During March, West Michigan typically turns the corner putting winter in the rear view mirror. As we set our sites on spring, the typical high temperature warms from 38.0 degrees on March 1, to 51.2 degrees on March 31. Overnight low temperatures take a 10 degree rise going from 22.6 degrees to 32.0 degrees.
Looking at the entire climate record, March takes the top spot for large swings in temperature with 100 degrees separating the record high of 87 degrees and low of minus13 degrees.
March is typically a rather dry month (third driest behind February and January) with only 2.37 inches of precipitation. The average snowfall decreases, for the first month of spring, down to 8.3 inches.
Daylight saving time begins on Sunday, March 13, at 2 a.m. That’s when we “spring forward” our clocks one hour and lose one hour of sleep. Don’t forget to replace the batteries in your smoke detectors. You’ll notice a big change in the sunset time. On March 1, it is at 6:33 p.m. EST, by the end of the month the sunset jumps to 8:08 p.m. EDT.
Actual and potential sunshine continue to increase during the month. We gain almost an hour and thirty minutes of daylight and even the percent of possible sunshine increases. In March we typically see 48 percent of possible sunshine, that’s more than twice what we observe during our cloudiest month of December.
This year the astronomical season of spring begins on March 20, the vernal equinox is at 12:30 a.m. EDT. March is likely to be warm and dry, with that trend continuing into May. The attached slideshow has more March weather information.
There are some interesting weather events for March and I’ll just highlight a few of them from the National Weather Service Archives. To see the complete list, ‘Subscribe’ to the Grand Rapids Weather examiner for a daily email of historical events.
March 2, 2002, a strong low pressure center moves across the Ohio Valley bringing record snows to Lower Michigan. Grand Rapids has 13. 9 inches and Muskegon 10.5 inches, both set records for their snowiest March day on record.
March 5, 1976, thunderstorms move over cold air near the ground to produce one of the worst ice storms in history across Wisconsin and Lower Michigan. From 2 to 5 inches of ice builds up on trees and power lines, resulting in hundreds of thousands of people without power, some for as long as ten days.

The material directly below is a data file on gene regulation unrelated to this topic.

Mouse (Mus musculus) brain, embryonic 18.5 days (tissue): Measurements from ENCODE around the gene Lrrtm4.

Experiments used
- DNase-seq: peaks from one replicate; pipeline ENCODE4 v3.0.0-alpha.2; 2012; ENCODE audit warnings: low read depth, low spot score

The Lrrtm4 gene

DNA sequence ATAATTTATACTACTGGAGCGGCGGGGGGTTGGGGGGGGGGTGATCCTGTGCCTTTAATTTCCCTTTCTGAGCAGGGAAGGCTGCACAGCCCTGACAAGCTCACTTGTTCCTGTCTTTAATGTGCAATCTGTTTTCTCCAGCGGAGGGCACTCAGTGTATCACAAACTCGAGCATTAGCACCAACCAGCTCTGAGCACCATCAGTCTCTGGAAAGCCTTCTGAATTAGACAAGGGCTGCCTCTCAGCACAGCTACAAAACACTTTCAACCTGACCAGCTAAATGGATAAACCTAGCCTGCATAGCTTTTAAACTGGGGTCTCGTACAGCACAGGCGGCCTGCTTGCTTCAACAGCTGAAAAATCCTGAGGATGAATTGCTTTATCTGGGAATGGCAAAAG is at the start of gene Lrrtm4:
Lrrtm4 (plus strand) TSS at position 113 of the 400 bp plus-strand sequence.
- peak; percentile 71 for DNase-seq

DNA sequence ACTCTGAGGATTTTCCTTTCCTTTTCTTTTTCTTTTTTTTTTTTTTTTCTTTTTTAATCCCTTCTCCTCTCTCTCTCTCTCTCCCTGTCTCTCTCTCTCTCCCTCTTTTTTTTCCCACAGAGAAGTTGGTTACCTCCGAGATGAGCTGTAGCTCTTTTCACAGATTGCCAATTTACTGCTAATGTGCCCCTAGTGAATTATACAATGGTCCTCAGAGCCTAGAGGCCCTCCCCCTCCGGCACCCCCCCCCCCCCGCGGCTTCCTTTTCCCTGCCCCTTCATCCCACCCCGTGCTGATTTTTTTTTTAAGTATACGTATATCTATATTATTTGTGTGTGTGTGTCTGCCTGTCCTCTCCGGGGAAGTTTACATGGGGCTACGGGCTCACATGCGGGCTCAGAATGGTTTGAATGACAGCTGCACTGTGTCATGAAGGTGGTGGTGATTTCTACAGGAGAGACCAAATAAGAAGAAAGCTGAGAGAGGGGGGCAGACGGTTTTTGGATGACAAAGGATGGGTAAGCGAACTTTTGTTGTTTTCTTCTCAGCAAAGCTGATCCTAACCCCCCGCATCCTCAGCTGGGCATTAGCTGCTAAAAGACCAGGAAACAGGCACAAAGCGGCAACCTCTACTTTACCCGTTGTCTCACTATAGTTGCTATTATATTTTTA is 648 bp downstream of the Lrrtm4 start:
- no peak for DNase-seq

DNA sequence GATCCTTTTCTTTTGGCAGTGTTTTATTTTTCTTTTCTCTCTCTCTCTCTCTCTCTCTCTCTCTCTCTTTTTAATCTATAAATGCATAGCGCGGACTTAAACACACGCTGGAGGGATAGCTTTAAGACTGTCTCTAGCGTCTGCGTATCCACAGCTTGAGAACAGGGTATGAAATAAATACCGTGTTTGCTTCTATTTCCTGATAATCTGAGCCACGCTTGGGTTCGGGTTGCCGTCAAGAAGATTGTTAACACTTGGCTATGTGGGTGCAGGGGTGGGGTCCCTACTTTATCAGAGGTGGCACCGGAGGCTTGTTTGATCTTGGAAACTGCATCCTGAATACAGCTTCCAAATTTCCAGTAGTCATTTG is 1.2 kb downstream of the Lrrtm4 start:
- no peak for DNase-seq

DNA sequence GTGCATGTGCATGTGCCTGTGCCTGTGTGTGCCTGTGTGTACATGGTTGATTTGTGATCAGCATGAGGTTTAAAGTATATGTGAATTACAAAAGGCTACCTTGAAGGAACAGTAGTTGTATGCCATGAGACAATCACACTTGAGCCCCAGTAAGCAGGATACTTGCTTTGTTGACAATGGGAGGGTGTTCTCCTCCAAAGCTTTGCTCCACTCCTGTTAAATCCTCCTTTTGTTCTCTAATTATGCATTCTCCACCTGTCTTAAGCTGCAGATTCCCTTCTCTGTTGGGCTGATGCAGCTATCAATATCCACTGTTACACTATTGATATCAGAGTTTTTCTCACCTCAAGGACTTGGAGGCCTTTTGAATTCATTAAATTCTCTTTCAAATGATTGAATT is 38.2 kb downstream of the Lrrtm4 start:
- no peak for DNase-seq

March 8, 2000, temperatures soar into the upper 70s across Lower Michigan, with some places hitting 80 degrees. The 78 degrees at Grand Rapids is a record high for the date and for so early in the season.
March 12, 1976, a tornado outbreak struck from Michigan to Alabama. At least four tornadoes hit Michigan with nine people injured. Two tornadoes hit Jackson County, with damage to several homes and businesses. One person was injured in Ottawa County as a tornado moved from north of Holland to north of Hudsonville.
March 14, 1904, a snowstorm drops up to a foot of snow across Lower Michigan with record daily snowfall of 10.5 inches at Grand Rapids, 10 inches at Lansing and 8.0 inches at Muskegon. This snow would contribute to some of the worst floods on record in southwest Lower Michigan when it melts off during the last week of the month.
March 17, 1943, heavy rains and melting snow result in flooding across southwest Lower Michigan. The Childsdale Dam on the Rogue River gave way. Several families were evacuated from Comstock Park near Grand Rapids.
March 21, 2008, a record 6.6 inches of snow fell at Grand Rapids on the first day of spring. Muskegon had a record 7 inches, while 8 to 14 inches of snow fell south of a line from Holland to Jackson.
March 22, 1938, temperatures soar into the 80s during one of the warmest March days in Lower Michigan. Grand Rapids ties their record high for the month at 82 degrees and Lansing sets a record for the date of 81 degrees.
March 24, 1904, tornadoes hit Muskegon and Grand Rapids. In Muskegon, five homes were unroofed or torn apart on the lake front at Harrison Street. In Grand Rapids, ten people were injured as the tornado damaged a church and several barns.
March 28, 1904, heavy rain and temperatures in the 50s during the last week of March combined with the melting of a deep snowpack to cause some of the worst flooding on record along the Grand and Kalamazoo Rivers. About half the city of Grand Rapids is underwater as the river reaches an all-time record crest of 19.6 feet, which was 2 feet higher than the previous record and 4.6 feet above flood stage. Water covered half of the city and flood waters reached 2,500 houses and 14,000 people. Many people suffered from hunger and exposure. Several factories and between 200 and 300 business were flooded. Loses totaled 1.8 million dollars. Lansing has the worst flood in 135 years of record. Battle Creek is also inundated by floodwaters.
March 28, 1920, one of the worst tornado outbreaks in U.S. history strikes from Wisconsin to Georgia, killing more than 150 people. In Michigan, at least a dozen people were killed and hundreds of homes were either damaged or destroyed. The worst hit areas in Michigan included Saint Johns in Clinton County, Maple Grove and Orangeville in Barry County, and Fenton in Genesee County.
March 30, 1977, a tornado struck four miles north of Hart in Oceana County. It injured three people as it destroyed four trailers and damaged a business.
March 31, 1923, March goes out like a cold lion. In West Michigan, record lows were in the single numbers with lake effect snow showers.